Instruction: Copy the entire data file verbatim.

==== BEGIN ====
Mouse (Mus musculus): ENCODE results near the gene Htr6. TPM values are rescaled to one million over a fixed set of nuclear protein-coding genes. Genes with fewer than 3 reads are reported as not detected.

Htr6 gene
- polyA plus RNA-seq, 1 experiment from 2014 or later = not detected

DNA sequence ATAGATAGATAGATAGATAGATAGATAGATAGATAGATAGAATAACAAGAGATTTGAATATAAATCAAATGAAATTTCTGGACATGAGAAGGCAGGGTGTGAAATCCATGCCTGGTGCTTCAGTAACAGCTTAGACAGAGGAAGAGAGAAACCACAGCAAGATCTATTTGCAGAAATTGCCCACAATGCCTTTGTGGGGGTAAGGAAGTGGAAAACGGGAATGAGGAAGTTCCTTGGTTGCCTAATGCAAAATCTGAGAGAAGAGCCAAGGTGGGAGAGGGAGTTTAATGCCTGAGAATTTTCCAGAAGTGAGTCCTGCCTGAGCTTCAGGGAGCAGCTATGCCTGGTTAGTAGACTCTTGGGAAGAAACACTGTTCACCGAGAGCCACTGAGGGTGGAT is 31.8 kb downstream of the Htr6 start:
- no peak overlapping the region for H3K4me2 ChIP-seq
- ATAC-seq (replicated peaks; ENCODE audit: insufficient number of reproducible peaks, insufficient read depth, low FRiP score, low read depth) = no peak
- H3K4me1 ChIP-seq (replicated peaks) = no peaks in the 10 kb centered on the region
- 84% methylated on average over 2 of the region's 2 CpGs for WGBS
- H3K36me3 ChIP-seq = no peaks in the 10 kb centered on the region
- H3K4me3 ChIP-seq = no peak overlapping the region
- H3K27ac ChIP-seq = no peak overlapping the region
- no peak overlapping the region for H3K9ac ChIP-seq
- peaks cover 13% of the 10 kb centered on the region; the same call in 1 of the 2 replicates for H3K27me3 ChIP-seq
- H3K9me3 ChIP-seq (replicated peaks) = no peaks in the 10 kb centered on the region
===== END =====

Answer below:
Mouse (Mus musculus): ENCODE results near the gene Htr6. TPM values are rescaled to one million over a fixed set of nuclear protein-coding genes. Genes with fewer than 3 reads are reported as not detected.

Htr6 gene
- polyA plus RNA-seq, 1 experiment from 2014 or later = not detected

DNA sequence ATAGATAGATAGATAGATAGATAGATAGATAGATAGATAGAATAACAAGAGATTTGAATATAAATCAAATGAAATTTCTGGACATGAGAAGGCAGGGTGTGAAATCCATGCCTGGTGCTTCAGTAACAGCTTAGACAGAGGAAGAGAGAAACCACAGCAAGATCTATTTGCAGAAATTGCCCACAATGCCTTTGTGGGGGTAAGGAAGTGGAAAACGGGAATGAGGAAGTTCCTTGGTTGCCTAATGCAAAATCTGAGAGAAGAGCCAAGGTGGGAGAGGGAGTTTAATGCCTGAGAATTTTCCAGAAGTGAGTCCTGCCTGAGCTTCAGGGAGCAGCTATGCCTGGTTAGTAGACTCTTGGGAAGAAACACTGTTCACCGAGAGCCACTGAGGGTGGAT is 31.8 kb downstream of the Htr6 start:
- no peak overlapping the region for H3K4me2 ChIP-seq
- ATAC-seq (replicated peaks; ENCODE audit: insufficient number of reproducible peaks, insufficient read depth, low FRiP score, low read depth) = no peak
- H3K4me1 ChIP-seq (replicated peaks) = no peaks in the 10 kb centered on the region
- 84% methylated on average over 2 of the region's 2 CpGs for WGBS
- H3K36me3 ChIP-seq = no peaks in the 10 kb centered on the region
- H3K4me3 ChIP-seq = no peak overlapping the region
- H3K27ac ChIP-seq = no peak overlapping the region
- no peak overlapping the region for H3K9ac ChIP-seq
- peaks cover 13% of the 10 kb centered on the region; the same call in 1 of the 2 replicates for H3K27me3 ChIP-seq
- H3K9me3 ChIP-seq (replicated peaks) = no peaks in the 10 kb centered on the region